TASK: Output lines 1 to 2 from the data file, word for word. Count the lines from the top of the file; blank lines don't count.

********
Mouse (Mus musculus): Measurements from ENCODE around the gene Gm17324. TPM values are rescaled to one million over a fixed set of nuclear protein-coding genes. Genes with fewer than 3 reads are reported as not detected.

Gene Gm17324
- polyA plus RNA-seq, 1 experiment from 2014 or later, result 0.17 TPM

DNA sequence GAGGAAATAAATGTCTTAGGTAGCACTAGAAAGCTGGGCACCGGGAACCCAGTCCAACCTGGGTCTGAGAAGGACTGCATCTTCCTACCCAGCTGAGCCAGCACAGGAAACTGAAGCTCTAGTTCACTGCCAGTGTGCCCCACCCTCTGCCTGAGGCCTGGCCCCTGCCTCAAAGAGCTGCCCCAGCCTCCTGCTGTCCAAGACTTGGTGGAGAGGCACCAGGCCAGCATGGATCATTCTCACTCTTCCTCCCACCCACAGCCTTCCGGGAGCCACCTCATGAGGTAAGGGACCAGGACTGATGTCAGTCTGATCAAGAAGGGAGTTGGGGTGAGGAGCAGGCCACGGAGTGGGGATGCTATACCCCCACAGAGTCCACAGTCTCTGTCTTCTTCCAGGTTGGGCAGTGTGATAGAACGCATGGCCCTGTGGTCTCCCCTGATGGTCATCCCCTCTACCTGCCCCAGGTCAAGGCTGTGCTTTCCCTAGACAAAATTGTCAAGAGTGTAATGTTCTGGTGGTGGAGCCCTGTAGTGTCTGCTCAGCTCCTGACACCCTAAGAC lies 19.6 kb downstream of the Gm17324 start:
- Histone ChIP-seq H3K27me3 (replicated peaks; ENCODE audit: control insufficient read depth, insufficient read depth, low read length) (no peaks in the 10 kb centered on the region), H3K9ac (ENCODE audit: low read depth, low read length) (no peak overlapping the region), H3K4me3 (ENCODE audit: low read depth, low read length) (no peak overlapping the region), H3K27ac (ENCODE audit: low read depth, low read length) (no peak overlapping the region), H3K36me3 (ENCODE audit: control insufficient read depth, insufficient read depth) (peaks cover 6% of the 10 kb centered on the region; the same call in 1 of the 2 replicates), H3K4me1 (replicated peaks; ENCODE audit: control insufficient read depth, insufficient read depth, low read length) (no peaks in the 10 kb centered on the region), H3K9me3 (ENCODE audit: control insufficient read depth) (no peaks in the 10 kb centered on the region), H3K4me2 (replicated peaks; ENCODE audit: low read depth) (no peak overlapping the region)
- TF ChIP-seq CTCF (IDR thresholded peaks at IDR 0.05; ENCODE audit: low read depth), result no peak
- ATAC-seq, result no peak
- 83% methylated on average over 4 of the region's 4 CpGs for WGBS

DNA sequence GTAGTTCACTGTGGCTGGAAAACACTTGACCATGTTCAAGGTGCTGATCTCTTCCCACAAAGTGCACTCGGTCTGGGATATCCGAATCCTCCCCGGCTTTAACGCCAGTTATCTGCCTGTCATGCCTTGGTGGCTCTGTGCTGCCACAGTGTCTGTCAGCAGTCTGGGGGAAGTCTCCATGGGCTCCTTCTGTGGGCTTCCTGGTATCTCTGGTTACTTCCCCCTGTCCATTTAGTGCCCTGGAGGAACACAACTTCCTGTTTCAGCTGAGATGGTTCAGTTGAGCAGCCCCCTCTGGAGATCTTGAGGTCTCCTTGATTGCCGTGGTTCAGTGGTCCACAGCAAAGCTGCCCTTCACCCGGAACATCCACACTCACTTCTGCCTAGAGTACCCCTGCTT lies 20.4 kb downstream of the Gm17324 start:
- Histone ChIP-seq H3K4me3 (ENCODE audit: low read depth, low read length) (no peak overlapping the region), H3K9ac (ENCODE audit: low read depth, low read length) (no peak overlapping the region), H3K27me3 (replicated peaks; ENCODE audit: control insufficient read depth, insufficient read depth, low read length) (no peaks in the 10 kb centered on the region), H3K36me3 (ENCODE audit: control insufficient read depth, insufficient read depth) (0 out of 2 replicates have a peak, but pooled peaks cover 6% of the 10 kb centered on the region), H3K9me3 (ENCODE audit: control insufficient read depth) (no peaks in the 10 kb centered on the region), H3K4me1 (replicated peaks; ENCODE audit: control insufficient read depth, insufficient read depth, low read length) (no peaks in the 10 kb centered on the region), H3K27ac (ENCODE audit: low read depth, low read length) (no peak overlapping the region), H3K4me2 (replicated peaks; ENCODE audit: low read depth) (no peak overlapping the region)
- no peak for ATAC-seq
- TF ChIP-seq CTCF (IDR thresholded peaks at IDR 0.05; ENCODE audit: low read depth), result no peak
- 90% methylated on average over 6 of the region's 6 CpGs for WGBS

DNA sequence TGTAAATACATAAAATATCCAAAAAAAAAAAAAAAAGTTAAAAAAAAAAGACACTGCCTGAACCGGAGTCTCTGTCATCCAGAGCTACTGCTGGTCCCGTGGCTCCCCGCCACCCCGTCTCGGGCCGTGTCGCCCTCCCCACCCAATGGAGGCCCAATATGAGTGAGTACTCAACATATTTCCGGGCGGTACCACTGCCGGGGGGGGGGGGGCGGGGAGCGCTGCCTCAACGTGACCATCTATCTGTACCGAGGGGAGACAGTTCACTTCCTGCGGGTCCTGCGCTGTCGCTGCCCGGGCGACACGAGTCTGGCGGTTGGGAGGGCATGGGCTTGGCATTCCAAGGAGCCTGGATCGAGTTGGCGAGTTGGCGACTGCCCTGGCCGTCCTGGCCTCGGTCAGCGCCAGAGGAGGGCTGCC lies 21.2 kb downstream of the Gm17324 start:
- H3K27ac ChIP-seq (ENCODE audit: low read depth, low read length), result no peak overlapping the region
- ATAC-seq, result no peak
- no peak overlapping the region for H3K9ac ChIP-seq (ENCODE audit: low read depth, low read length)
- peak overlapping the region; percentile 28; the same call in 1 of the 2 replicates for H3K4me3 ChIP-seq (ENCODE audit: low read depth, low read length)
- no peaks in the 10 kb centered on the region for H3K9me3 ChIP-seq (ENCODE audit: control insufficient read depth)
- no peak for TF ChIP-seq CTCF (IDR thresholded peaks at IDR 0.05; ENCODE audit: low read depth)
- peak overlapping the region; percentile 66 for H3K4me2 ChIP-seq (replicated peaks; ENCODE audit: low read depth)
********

Mouse (Mus musculus): Measurements from ENCODE around the gene Gm17324. TPM values are rescaled to one million over a fixed set of nuclear protein-coding genes. Genes with fewer than 3 reads are reported as not detected.

Gene Gm17324